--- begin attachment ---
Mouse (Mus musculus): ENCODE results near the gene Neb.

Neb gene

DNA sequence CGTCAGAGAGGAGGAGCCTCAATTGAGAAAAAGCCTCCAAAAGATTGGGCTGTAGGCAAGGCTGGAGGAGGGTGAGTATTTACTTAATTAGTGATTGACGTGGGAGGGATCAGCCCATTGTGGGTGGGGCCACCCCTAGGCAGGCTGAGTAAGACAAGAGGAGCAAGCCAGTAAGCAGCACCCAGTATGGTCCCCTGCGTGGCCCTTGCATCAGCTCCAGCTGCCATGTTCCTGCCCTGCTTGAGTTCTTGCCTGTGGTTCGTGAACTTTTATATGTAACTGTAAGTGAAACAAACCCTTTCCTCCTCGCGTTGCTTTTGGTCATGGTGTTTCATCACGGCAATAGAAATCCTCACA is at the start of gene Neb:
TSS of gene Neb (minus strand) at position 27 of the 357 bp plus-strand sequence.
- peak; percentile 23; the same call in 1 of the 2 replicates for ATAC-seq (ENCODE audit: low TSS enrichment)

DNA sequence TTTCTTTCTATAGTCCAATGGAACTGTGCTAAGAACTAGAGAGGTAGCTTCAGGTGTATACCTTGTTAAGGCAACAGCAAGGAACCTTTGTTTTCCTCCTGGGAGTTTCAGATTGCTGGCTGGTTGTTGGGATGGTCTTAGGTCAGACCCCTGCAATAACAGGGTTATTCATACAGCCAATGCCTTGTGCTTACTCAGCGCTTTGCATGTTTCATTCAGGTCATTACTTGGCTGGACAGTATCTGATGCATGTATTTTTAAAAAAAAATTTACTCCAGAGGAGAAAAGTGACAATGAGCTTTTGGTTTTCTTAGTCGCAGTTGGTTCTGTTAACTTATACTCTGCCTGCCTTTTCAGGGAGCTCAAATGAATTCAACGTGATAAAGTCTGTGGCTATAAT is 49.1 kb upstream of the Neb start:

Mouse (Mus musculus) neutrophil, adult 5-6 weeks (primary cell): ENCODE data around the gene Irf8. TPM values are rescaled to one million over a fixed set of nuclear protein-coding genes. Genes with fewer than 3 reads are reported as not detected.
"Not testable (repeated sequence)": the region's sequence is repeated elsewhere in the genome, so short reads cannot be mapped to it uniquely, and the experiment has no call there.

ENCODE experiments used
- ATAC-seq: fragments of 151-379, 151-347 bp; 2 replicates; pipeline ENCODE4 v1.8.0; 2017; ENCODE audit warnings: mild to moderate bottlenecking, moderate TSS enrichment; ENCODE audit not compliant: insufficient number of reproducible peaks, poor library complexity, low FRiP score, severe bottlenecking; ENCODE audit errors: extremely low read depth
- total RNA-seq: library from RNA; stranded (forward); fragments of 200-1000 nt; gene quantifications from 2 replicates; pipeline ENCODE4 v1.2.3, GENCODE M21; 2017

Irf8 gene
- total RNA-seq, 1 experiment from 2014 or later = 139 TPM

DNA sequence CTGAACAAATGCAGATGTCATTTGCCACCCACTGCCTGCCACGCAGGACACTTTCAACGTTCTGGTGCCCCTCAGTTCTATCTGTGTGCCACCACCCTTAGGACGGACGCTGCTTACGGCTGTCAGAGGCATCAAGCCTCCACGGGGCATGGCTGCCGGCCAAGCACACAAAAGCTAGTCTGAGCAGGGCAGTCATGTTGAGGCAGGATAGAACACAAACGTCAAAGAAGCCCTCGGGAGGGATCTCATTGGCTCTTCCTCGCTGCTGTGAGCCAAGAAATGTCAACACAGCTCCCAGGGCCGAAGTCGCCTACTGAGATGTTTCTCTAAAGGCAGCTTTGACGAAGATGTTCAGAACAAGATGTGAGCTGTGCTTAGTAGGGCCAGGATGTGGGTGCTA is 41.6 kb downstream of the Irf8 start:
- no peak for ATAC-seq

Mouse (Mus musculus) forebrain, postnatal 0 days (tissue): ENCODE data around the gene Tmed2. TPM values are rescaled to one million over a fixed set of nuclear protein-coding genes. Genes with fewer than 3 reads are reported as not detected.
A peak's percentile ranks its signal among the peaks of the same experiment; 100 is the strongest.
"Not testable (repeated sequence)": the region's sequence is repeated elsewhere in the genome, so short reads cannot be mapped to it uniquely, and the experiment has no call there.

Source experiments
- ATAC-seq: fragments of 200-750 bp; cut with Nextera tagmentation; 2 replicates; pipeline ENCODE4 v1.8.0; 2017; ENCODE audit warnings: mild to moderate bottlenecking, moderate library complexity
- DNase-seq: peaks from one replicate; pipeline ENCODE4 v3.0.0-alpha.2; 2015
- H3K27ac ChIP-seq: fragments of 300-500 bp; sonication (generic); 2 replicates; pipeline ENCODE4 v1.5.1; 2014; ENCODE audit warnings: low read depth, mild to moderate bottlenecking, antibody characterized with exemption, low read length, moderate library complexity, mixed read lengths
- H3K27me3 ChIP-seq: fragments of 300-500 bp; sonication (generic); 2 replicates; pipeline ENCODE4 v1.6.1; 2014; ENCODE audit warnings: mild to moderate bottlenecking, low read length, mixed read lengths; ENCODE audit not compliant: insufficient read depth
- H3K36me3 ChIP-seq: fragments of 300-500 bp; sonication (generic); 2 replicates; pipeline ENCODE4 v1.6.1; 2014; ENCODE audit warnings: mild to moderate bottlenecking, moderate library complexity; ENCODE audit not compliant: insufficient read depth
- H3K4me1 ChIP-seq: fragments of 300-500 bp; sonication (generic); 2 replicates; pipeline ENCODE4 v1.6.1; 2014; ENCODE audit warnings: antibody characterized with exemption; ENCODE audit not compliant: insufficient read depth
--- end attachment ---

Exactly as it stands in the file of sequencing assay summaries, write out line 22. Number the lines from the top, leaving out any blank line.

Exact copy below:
- H3K27ac ChIP-seq: fragments of 300-500 bp; sonication (generic); 2 replicates; pipeline ENCODE4 v1.5.1; 2014; ENCODE audit warnings: low read depth, mild to moderate bottlenecking, antibody characterized with exemption, low read length, moderate library complexity, mixed read lengths